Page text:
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  • Droplet impact onto a spring-supported plate: analysis and simulations

    Authors: Michael J. Negus, Matthew R. Moore, James M. Oliver, Radu Cimpeanu
    DOI: https://doi.org/10.1007/s10665-021-10107-5
    Submitted by MNegus      
      Mean reproducibility score:   8.0/10   |   Number of reviews:   1
    Why should we attempt to reproduce this paper?

    The direct numerical simulations (DNS) for this paper were conducted using Basilisk (http://basilisk.fr/). As Basilisk is a free software program written in C, it can be readily installed on any Linux machine, and it should be straightforward to then run the driver code to re-produce the DNS from this paper. Given this, the numerical solutions presented in this paper are a result of many high-fidelity simulations, which each took approximately 24 CPU hours running between 4 to 8 cores. Hence the difficulty in reproducing the results should mainly be in the amount of computational resources it would take, so HPC resources will be required. The DNS in this paper were used to validate the presented analytical solutions, as well as extend the results to a longer timescale. Reproducing these numerical results will build confidence in these results, ensuring that they are independent of the system architecture they were produced on.

  • Accelerating the prediction of large carbon clusters via structure search: Evaluation of machine-learning and classical potentials

    Authors: Bora Karasulu, Jean-Marc Leyssale, Patrick Rowe, Cedric Weber, Carla de Tomas
    DOI: 10.1016/j.carbon.2022.01.031
    Submitted by bkarasulu    
    Number of reviews:   1
    Why should we attempt to reproduce this paper?

    This paper presents a fine example of high-throughput computational materials screening studies, mainly focusing on the carbon nanoclusters of different sizes. In the paper, a set of diverse empirical and machine-learned interatomic potentials, which are commonly used to simulate carbonaceous materials, is benchmarked against the higher-level density functional theory (DFT) data, using a range of diverse structural features as the comparison criteria. Trying to reproduce the data presented here (even if you only consider a subset of the interaction potentials) will help you devise an understanding as to how you could approach a high-throughput structure prediction problem. Even though we concentrate here on isolated/finite nanoclusters, AIRSS (and other similar approaches like USPEX, CALYPSO, GMIN, etc.,) can also be used to predict crystal structures of different class of materials with applications in energy storage, catalysis, hydrogen storage, and so on.

  • The viewing angle in AGN SED models, a data-driven analysis

    Authors: Andrés Felipe Ramos Padilla, Lingyu Wang, Katarzyna Małek, Andreas Efstathiou, Guang Yang
    Submitted by aframosp    
      Mean reproducibility score:   9.0/10   |   Number of reviews:   1
    Why should we attempt to reproduce this paper?

    Most of the material is available through Jupyter notebooks in GitHub, and it should be easy to reproduce with the help of Binder. With the notebooks, you could experiment with different parameters to the ones analyzed in the paper. It also contains a large dataset of physical parameters of galaxies analysed in this work. We expect this work to be easily reproducible in the steps described in the repository.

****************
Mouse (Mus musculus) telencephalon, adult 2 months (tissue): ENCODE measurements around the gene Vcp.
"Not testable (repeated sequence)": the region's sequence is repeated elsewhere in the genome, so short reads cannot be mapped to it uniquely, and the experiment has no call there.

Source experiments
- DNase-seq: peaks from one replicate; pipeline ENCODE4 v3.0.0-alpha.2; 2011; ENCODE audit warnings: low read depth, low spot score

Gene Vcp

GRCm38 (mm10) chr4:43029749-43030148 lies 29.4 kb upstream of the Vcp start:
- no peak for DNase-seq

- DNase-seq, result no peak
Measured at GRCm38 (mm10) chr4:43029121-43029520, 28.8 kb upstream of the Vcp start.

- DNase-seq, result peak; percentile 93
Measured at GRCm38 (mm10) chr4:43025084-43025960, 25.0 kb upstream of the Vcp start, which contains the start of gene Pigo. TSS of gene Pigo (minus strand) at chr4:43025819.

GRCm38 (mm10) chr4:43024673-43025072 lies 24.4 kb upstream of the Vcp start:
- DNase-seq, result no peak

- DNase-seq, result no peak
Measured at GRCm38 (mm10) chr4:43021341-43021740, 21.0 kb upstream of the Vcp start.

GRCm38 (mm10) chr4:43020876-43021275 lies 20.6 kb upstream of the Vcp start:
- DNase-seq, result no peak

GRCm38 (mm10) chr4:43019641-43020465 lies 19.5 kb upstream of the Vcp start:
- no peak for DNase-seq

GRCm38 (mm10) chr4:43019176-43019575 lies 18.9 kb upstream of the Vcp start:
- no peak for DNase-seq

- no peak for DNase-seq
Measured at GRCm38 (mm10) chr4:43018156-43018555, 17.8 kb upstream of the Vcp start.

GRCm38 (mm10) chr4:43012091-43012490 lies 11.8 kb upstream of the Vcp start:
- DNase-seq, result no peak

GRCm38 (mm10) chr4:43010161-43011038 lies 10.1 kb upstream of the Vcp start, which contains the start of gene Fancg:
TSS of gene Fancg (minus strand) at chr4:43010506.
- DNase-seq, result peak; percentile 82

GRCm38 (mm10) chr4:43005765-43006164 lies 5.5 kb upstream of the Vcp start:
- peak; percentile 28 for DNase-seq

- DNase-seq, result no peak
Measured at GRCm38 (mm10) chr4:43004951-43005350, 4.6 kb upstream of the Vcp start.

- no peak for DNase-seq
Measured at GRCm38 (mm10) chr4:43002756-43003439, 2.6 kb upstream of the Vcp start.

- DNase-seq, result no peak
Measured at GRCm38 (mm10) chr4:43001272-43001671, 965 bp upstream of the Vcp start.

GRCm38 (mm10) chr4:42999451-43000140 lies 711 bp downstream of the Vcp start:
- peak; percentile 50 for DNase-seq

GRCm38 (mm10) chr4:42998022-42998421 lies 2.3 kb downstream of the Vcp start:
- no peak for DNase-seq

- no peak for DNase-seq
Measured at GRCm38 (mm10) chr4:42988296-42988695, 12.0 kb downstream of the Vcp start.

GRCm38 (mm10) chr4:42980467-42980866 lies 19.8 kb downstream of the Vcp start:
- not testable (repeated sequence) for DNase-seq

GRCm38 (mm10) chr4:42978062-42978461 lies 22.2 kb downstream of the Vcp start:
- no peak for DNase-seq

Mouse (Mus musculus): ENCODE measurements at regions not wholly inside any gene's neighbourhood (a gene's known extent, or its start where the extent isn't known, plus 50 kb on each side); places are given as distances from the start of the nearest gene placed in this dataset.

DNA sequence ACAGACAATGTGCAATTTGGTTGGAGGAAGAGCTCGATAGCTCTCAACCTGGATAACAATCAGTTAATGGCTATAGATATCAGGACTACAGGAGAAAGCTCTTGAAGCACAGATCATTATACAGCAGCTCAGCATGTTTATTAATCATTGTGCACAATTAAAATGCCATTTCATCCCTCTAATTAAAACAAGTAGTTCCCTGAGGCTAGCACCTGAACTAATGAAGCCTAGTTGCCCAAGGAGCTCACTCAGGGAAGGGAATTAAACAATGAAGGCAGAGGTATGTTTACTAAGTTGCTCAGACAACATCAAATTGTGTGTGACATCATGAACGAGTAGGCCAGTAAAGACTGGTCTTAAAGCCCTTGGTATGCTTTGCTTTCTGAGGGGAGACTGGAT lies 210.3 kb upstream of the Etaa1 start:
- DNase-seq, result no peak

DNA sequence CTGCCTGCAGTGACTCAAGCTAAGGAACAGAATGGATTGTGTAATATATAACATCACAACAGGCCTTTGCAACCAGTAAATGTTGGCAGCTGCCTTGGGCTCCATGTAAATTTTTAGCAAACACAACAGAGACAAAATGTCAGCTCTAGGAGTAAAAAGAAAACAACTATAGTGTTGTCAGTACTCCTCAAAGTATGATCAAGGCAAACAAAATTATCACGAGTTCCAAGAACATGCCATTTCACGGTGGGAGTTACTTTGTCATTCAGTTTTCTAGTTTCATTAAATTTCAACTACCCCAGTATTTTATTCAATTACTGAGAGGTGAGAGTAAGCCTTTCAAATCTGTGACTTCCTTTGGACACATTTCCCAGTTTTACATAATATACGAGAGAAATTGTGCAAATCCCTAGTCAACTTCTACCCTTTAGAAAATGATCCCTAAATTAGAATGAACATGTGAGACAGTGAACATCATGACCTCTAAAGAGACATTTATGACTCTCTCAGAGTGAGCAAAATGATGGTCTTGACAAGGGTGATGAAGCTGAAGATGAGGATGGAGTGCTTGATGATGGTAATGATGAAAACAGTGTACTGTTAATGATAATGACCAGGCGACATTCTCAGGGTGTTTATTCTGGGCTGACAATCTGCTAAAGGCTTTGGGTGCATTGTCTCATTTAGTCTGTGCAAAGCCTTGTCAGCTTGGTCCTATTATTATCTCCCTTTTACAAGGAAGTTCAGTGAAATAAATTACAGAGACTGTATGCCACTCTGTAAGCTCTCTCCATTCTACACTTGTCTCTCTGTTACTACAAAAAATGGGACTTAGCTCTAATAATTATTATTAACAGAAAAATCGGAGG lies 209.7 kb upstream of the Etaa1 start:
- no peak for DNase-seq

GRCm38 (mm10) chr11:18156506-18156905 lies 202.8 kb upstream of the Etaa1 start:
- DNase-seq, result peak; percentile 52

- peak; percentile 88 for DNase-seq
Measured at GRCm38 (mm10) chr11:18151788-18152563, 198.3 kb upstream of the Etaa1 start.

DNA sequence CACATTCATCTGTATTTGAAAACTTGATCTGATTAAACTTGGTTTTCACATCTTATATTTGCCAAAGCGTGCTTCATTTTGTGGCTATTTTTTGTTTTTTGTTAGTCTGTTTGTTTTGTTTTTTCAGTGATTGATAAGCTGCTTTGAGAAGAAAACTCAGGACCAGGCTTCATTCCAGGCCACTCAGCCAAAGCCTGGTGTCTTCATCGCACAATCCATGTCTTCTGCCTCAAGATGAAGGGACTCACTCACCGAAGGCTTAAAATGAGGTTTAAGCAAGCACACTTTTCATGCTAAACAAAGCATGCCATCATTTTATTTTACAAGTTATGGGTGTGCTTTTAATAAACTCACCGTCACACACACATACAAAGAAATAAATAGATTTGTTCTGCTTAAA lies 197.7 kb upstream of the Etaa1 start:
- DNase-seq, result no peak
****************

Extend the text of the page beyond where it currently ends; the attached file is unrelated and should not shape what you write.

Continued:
• Finding Efficient Trade-offs in Multi-Fidelity Response Surface Modeling

    Authors: Sander van Rijn, Sebastian Schmitt, Matthijs van Leeuwen, Thomas Bäck
    Submitted by sjvrijn    
      Mean reproducibility score:   9.0/10   |   Number of reviews:   1
    Why should we attempt to reproduce this paper?

    Because: - Two fellow PhDs working on different topics have been able to reproduce some figures by following the README instructions and I hope this extends to other people - I've tried to incorporate as many of the best practices as possible to make my code and data open and accessible - I've tried to make sure that my data is exactly reproducible with the specified random seed strategy - the paper suggests a method that should be useful to other researchers in my field, which is not useful unless my results are reproducible

  • Determination of the fundamental absorption and optical bandgap of dielectric thin films from single optical transmittance measurements

    Authors: A. Tejada, L. Montañez, C. Torres, P. Llontop, L. Flores-Escalante, F. De Zela, A. Winnacker, and J. A. Guerra
    Submitted by hub-admin    

    Why should we attempt to reproduce this paper?

    We propose a simple method to retrieve optical constants from single optical transmittance measurements, in particular in the fundamental absorption region. The construction of needed envelopes is arbitrary and will depend on the user. However, the method should still be robust and deliver similar results.

  • Algorithm configuration data mining for CMA evolution strategies

    Authors: Sander van Rijn, Hao Wang, Bas van Stein, Thomas Bäck
    DOI: 10.1145/3071178.3071205
    Submitted by sjvrijn    
      Mean reproducibility score:   10.0/10   |   Number of reviews:   1
    Why should we attempt to reproduce this paper?

    The original data took quite a while to produce for a previous paper, but for this paper, all tables and figures should be exactly reproducible by simply running the jupyter notebook.

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